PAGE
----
He walked to the corner by the fireplace where he kept a staff that he used when he was scouting in the mountains, a long wooden staff of fire-hardened oak that had been shaved into round and varnished slick. He hefted it, swung it, slapped it against his open palm a couple of times, walked to the window and looked out. The afternoon was fading but there was still an hour or two to sunset. He walked back across the room to stand in front of Andy.

“This boy’s bigger than you. Take this to even that up. When you find him, don’t say anything.”

Mr. Carbonneau raised the staff above his head and swung it down in a sweeping arc.

“Smash him! Hit down, like you’re chopping a log. Hold the staff in both hands. Hit hard. Aim for a spot between the shoulder blade and the neck. Then switch your hold and swing like you’re hitting a baseball and hit him across the upper arm.”

He drew back, pivoted and stepped into the swing as if he expected to drive it out of the park.

“Then swing it down and bark his shins. Then stab it into his gut. When he falls, stand over him and jam the stick into his neck where the Adam’s Apple is. Not too hard. You’ll kill him if you press too hard.”

Mr. Charbonneau stood there, legs apart with the staff’s point shoved into the floor at his feet and him leaning into it, steel in his tone.

“Tell him give me back my taw. Tell him don’t you dare come at me again.”

He handed the staff to Andy. “Go now.”

And turned to us. We were breathless at what we’d seen, shocked at what we’d heard. “You boys go with him,” he said. “See that no one interferes.”

No one did.

Andy got his taw back.

Jigger Swinson didn’t mess with any of us again.

I remembered.

Tubby and his three merry men circled me when class let out for morning recess.

“Pretty boy, pretty boy, we’re waiting for you. It’s Monday morning and tribute is due.”

They were standing by the outside water fountain. You had to pass it on the way to the playground. Tubby made his little sing-song chant loud enough to be heard by those who were passing. Most of the class knew what to expect. They didn’t stop as they passed but began to gather in little groups just far enough away to be close enough to watch.

The morning was chilly. Tubby had on knickers again and a neatly knotted tie and a button- up sweater, with hair slicked back and an arrogant smile. He stood hands on hips, looking big and threatening. The three merry men grinned at each other.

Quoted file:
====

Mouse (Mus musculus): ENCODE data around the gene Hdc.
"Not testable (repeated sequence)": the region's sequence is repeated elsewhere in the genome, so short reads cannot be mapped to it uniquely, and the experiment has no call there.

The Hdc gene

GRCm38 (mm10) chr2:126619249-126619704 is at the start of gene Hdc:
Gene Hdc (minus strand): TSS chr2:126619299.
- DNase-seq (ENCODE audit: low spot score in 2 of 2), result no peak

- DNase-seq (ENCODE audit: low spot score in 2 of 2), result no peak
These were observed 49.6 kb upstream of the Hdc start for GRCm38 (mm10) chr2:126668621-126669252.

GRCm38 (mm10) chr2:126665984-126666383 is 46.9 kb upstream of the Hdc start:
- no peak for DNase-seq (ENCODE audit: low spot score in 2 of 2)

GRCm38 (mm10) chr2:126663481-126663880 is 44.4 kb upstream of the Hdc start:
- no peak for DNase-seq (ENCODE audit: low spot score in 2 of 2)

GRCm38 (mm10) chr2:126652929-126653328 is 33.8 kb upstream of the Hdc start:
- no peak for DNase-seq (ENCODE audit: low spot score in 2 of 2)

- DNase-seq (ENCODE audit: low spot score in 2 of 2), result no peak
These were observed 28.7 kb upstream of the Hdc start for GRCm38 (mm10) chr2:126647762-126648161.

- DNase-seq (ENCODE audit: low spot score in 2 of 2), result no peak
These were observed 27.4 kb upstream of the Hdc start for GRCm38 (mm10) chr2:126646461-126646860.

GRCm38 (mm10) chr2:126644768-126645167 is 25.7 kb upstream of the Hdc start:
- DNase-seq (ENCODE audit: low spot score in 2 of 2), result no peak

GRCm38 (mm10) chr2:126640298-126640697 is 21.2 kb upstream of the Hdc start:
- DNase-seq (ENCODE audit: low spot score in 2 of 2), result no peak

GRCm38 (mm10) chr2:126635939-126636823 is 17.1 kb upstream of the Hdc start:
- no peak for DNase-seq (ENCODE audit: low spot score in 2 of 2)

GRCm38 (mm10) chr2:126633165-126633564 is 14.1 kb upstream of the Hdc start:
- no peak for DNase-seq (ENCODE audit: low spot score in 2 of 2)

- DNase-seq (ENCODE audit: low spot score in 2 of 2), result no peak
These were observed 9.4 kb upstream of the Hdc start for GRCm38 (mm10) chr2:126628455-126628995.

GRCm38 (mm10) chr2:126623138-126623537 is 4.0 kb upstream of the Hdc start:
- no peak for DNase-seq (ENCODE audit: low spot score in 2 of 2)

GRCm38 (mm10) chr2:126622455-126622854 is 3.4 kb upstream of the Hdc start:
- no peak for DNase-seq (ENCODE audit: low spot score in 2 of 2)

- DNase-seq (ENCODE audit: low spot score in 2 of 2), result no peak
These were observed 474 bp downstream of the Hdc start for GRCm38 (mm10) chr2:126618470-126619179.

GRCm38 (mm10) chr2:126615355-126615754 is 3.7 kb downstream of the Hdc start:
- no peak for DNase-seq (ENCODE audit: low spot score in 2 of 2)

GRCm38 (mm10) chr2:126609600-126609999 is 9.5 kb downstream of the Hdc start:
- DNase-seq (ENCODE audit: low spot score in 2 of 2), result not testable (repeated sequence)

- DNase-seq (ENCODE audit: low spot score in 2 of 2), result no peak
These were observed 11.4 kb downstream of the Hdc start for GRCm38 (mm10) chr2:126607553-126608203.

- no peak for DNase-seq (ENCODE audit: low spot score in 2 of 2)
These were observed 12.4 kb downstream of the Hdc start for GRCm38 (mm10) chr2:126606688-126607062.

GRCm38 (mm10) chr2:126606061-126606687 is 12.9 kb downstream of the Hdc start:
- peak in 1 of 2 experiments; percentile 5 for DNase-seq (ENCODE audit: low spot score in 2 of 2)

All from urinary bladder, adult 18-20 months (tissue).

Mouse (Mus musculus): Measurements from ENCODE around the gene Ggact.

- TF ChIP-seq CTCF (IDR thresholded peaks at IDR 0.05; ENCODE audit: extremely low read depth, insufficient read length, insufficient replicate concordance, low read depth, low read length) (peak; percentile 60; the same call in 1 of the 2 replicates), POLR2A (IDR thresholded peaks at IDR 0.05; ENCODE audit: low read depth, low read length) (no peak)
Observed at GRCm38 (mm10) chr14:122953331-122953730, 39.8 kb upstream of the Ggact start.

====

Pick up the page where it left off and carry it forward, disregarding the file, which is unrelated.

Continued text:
He held out his right hand, palm up, smirking. I smiled right back and drove my fist into his gut with all the force I had. Tubby’s eyes widened. He folded over, gasping, and I hit him behind the neck with my interlocked hands. He splayed out flat, almost bouncing off the concrete pavement at the base of the fountain. I let him lay gasping for a minute, then rolled him over and knelt down with my knee in his chest. I grabbed his tie and forced his gagging face up to look me in the eyes. The surprise on his face was deeper than the pain.

“Wha….” he tried say but he was fighting too hard to breathe.

I tightened my grip on his tie. “Tubby, the peons have risen,” I said.

I dropped him down then and rose to deal with the merry men. But there was no need. Lucas was standing behind me, protecting my back.

Across the schoolyard kids were running in to get closer.

Tubby was still on his back gasping for breath. The merry men seemed dazed. Lucas nodded his head toward Tubby and said to them, “Your little shakedown is over, boys. I wouldn’t try it again or pretty boy might get mad. Now pick your friend up, clean him up, and get out of here.”

Then he turned to me laughing and shaking his head said, “Where’d you learn that!”

(more to come)

Author Ron Rhody

Novelist Ron Rhody gives sneak peek of his newest novel

Outer Banks Publishing Group author Ron Rhody has agreed to serialize a few chapters of his newest novel giving readers a sneak peak into his book based the real life of John Fallis, a legendary figure, who was like a Robin Hood in Frankfort, Kentucky during the Roaring Twenties.

Each week, we will present a new chapter here or you can read it on Ron’s blog.

CONCERNING THE MATTER OF THE KING OF CRAW will be released Nov. 5, 2016 at the Kentucky Book Fair, Frankfort, KY or you can pre-order a copy from our bookstore for $11.99.

By Ron Rhody

         King of Craw by Ron RhodyI’m not sure how to characterize it. It is a work of fiction, yes —  but it is based on real people and real events. A mystery? Yes, but not of the usual kind. This one has to do with a man of glaring contradictions —  a mercurial man of lethal temper and tender compassion  whose acts cause him to  becomes an iconic figure in Bluegrass folklore.

No one who knew him, not even he himself, could explain why he did the things he did.  He was either Lucifer let loose or Galahad  to the rescue of the poor and the powerless. The debate on whether the sum of his actions was good or evil was intense then and remains so now. And the matter of his death is still suspect.  Was it a fight over a game of dice  as the newspapers reported, or a killing ordered by powerful men who had had enough of the King of Craw?